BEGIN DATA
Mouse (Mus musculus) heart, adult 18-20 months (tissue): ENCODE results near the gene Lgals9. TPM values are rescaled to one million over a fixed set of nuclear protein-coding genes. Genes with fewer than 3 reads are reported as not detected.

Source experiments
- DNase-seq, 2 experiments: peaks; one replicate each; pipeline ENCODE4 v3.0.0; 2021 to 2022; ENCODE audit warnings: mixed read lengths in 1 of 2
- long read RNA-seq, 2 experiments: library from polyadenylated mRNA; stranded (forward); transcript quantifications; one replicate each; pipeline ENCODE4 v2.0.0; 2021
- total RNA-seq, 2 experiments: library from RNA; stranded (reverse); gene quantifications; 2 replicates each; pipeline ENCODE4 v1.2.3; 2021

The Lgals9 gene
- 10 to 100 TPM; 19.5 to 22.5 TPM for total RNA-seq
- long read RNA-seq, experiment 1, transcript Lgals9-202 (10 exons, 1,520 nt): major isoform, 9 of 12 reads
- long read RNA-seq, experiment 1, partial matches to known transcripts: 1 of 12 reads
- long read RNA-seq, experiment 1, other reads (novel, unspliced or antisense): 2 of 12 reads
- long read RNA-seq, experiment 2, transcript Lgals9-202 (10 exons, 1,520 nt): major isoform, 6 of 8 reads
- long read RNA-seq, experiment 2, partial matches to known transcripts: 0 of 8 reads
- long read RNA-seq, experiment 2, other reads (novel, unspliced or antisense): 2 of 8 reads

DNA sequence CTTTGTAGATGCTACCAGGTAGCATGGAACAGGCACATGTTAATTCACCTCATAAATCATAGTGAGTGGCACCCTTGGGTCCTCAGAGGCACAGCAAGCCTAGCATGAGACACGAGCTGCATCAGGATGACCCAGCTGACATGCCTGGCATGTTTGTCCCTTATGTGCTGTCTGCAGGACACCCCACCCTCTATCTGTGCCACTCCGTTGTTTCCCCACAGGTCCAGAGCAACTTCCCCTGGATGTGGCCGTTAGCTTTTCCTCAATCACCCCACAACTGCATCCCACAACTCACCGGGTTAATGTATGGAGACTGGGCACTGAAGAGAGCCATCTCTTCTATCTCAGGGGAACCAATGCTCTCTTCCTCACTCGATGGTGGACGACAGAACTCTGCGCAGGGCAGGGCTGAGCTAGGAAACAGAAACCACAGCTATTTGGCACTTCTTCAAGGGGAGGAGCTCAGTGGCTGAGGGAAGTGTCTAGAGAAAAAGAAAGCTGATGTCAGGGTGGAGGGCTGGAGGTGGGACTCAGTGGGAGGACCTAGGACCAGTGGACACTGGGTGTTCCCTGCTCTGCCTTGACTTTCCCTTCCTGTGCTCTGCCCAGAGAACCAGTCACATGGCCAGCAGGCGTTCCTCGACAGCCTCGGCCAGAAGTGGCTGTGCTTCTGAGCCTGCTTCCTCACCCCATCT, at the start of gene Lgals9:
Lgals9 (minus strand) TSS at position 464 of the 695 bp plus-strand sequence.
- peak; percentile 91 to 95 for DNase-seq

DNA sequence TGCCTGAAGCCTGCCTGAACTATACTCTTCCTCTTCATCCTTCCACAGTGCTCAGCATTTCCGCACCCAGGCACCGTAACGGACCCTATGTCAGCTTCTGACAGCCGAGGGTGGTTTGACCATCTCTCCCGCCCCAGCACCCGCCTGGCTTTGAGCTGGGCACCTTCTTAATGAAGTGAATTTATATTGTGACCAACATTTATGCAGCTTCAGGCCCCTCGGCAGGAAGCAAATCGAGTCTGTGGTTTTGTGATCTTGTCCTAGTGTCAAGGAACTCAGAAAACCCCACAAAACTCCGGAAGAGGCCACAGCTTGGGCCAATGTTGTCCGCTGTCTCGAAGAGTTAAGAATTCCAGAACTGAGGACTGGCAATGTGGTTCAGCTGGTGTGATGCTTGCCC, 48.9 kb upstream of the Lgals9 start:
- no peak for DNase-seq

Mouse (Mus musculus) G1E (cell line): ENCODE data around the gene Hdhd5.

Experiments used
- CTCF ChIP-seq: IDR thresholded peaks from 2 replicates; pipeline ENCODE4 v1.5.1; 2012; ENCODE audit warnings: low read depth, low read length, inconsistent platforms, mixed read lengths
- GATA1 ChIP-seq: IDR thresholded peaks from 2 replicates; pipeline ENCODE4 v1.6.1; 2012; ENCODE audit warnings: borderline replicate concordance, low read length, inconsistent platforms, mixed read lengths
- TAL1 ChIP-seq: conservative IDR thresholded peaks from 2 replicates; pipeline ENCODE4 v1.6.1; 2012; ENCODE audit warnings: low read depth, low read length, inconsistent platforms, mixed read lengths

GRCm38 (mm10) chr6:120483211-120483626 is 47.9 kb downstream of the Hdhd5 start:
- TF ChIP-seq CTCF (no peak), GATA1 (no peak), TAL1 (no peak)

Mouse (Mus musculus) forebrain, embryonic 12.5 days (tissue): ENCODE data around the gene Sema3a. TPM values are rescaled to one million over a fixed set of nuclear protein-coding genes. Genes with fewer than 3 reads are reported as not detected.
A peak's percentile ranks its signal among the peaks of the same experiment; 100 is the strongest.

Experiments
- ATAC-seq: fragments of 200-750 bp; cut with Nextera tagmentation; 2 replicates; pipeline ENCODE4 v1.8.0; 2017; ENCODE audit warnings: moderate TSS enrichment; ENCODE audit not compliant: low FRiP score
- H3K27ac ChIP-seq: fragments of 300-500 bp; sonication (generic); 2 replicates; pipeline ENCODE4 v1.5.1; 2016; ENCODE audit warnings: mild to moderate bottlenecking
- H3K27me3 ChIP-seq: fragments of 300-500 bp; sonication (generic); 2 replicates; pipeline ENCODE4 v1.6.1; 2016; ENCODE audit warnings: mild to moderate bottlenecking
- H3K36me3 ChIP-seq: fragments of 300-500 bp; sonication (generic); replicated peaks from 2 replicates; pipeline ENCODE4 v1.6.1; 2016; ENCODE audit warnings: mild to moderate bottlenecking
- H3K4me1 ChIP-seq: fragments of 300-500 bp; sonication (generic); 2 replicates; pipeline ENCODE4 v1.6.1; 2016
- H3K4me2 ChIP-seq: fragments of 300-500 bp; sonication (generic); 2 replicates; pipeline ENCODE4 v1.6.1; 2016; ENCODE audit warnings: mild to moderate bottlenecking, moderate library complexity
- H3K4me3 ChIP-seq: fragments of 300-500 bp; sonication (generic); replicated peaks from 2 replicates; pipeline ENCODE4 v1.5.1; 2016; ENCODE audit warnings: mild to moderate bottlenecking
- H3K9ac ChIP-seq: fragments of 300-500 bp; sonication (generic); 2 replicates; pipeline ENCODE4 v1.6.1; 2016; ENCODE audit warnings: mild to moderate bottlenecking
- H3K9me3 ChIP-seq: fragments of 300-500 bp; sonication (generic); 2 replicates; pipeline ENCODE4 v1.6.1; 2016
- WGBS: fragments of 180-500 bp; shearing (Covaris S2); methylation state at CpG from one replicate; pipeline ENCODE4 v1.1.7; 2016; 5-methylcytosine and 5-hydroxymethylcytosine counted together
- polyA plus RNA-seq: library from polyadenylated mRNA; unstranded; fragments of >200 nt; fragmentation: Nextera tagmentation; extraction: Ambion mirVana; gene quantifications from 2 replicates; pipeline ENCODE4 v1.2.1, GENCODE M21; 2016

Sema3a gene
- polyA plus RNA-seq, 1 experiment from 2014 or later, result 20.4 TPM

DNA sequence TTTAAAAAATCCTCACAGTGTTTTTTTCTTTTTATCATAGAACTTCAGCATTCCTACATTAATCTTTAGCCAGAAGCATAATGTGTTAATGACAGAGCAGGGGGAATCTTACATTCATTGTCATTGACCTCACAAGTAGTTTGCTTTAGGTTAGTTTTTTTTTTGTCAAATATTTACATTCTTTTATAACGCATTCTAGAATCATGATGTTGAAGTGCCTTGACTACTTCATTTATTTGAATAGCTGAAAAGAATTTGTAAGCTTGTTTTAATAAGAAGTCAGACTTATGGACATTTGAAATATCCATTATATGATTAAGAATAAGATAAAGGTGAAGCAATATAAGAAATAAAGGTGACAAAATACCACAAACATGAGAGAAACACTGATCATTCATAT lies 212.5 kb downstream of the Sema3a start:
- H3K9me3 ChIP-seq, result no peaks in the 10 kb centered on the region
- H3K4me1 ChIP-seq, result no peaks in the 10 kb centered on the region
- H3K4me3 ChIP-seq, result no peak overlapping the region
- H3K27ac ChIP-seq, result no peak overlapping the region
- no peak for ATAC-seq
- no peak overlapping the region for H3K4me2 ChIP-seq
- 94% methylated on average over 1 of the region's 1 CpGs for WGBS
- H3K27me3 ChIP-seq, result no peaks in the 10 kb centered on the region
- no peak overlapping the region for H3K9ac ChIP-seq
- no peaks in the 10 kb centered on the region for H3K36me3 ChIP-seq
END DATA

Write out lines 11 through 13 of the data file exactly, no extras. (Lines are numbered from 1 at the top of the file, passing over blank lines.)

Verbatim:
- long read RNA-seq, experiment 2, transcript Lgals9-202 (10 exons, 1,520 nt): major isoform, 6 of 8 reads
- long read RNA-seq, experiment 2, partial matches to known transcripts: 0 of 8 reads
- long read RNA-seq, experiment 2, other reads (novel, unspliced or antisense): 2 of 8 reads